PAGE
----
15.4 Mergesort

In our last example, we'll analyze merge sort, another cool sorting algorithm.
Mergesort basics: merging two sorted lists.
First, let's remind ourselves of selection sort, which we will initially use as a building block for merge sort.
Selection sort works off two basic steps:
  • Find the smallest item among the unsorted items, move it to the front, and ‘fix’ it in place.
  • Sort the remaining unsorted/unfixed items using selection sort.
If we analyze selection sort, we see that its runtime is
Θ(N2)\Theta(N^2)
.
Exercise: To convince yourself that selection sort has
Θ(N2)\Theta(N^2)
runtime, work through the geometric approach (try drawing out the state of the list at every sort call), or count the operations.
Let's introduce one other idea here: arbitrary units of time. While the exact time something will take will depend on the machine, on the particular operations, etc., we can get a general sense of time through our arbitrary units (AU).
If we run an
N=6N=6
selection sort, and the runtime is of order
N2N^2
​​, it will take ~36 AU to run. If
N=64N=64
, it'll take ~2048 AU to run. Now we don't know if that's 2048 nanoseconds, or seconds, or years, but we can get a relative sense of the time needed for each size of
NN
.
Hold onto this thought for later analysis.
Now that we have selection sort, let's talk about merging.
Say we have two sorted arrays that we want to combine into a single big sorted array. We could append one to the other, and then re-sort it, but that doesn't make use of the fact that each individual array is already sorted. How can we use this to our advantage?
It turns out, we can merge them more quickly using the sorted property. The smallest element must be at the start of one of the two lists. So let's compare those, and put the smallest element at the start of our new list.
Now, the next smallest element has to be at the new start of one of the two lists. We can continue comparing the first two elements and moving the smallest into place until one list is empty, then copy the rest of the other list over into the end of the new list.
To see an animation of this idea, go here.
What is the runtime of the merge operation? We can use the number of "write" operations to the new list as our cost model, and count the operations. Since we have to write each element of each list only once, the runtime is
Θ(N)\Theta(N)
.
Selection sort is slow, and merging is fast. How do we combine these to make sorting faster?
A closer look at Mergesort
We noticed earlier that doing selection sort on an
N=64N=64
list will take ~2048 AU. But if we sort a list half that big,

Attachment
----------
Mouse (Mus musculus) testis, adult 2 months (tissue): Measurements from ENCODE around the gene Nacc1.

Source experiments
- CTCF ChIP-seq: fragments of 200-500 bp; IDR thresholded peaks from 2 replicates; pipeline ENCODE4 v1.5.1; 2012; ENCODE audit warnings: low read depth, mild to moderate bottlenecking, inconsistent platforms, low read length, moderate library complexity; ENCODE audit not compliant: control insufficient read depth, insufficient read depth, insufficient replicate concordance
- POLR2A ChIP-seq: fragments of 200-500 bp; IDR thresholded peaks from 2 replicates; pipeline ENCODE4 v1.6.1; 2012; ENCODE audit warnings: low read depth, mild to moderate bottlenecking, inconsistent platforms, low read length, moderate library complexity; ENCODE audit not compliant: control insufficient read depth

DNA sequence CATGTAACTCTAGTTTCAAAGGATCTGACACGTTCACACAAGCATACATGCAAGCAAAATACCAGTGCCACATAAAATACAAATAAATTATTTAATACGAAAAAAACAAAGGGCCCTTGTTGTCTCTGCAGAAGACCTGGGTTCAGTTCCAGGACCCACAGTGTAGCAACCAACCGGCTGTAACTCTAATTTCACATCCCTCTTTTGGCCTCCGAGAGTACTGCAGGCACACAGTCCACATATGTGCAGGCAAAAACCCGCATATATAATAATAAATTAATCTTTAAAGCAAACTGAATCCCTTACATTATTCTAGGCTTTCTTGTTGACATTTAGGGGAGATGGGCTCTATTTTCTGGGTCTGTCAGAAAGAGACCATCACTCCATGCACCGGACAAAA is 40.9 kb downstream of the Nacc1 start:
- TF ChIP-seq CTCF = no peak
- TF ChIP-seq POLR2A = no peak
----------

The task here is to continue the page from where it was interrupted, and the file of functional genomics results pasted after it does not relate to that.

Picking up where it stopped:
N=32N=32
, it only takes ~512 AU. That's more than twice as fast! So making the arrays we sort smaller has big time savings.
Having two sorted arrays is a good step, but we need to put them together. Luckily, we have merge. Merge, being of linear runtime, only takes ~64 AU. So in total, splitting it in half, sorting, then merging, only takes 512 + 512 + 64 = 1088 AU. Faster than selection sorting the whole array. But how much faster?
Now, AUs aren't real units, but they're sometimes easier and more intuitive than looking at the runtime. The runtime for our split-in-half-then-merge-them sort is
N+2(N2)2N+2(\frac{N}{2})^2
​​, which is about half of
N2N^2
for selection sort. However, they are still both
Θ(N2)\Theta(N^2)
.
What if we halved the arrays again? Will it get better? Yes! If we do two layers of merges, starting with lists of size
N4\frac{N}{4}
, the total time will be ~640 AU.
Exercise: Show why the time is ~640AU by calculating the time to sort each sub-list and then merge them into one array.
What if we halved it again? And again? And again?
Eventually we'll reach lists of size 1. At that point, we don't even have to use selection sort, because a list with one element is already sorted.
This is the essence of merge sort:
  • If the list is size 1, return. Otherwise:
  • Mergesort the left half
  • Mergesort the right half
  • Merge the results
So what's the running time of merge sort?
We know merge itself is order
NN
, so we can start by looking at each layer of merging:
  • To get the top layer: merge ~64 elements = 64 AU
  • Second layer: merge ~32 elements, twice = 64 AU
  • Third layer: ~16*4 = 64 AU
  • ...
Overall runtime in AU is ~64*k, where
kk
is the number of layers. Here,
k=log2(64)=6k=log_{2}(64)=6
, so the overall cost of mergesort is ~384 AU.
Now, we saw earlier that splitting up more layers was faster, but still order
N2N^2
​​. Is merge sort faster than
N2N^2
​​?
Yes! Mergesort has worst case runtime
Θ(Nlog(N))\Theta(N*log(N))
.
  • The top level takes ~N AU.
  • Next level takes ~N/2 + ~N/2 = ~N.
  • One more level down: ~N/4 + ~N/4 + ~N/4 + ~N/4 = ~N.
Thus, total runtime is ~Nk, where
kk
is the number of levels.
How many levels are there? We split the array until it is length 1, so
k=log2(N)k=log_{2}(N)
. Thus the overall runtime is
Θ(Nlog(N))\Theta(N*log(N))
.
Exercise: Use exact counts to argue for
Θ(Nlog(N))\Theta(N*log(N))
. Account for cases where we cannot divide the list perfectly in half.
So is
Θ(Nlog(N))\Theta(N*log(N))
actually better than
Θ(N2)\Theta(N^2)
? Yes! It turns out
Θ(Nlog(N))\Theta(N*log(N))
is not much slower than linear time.
timing_table_for_runtimes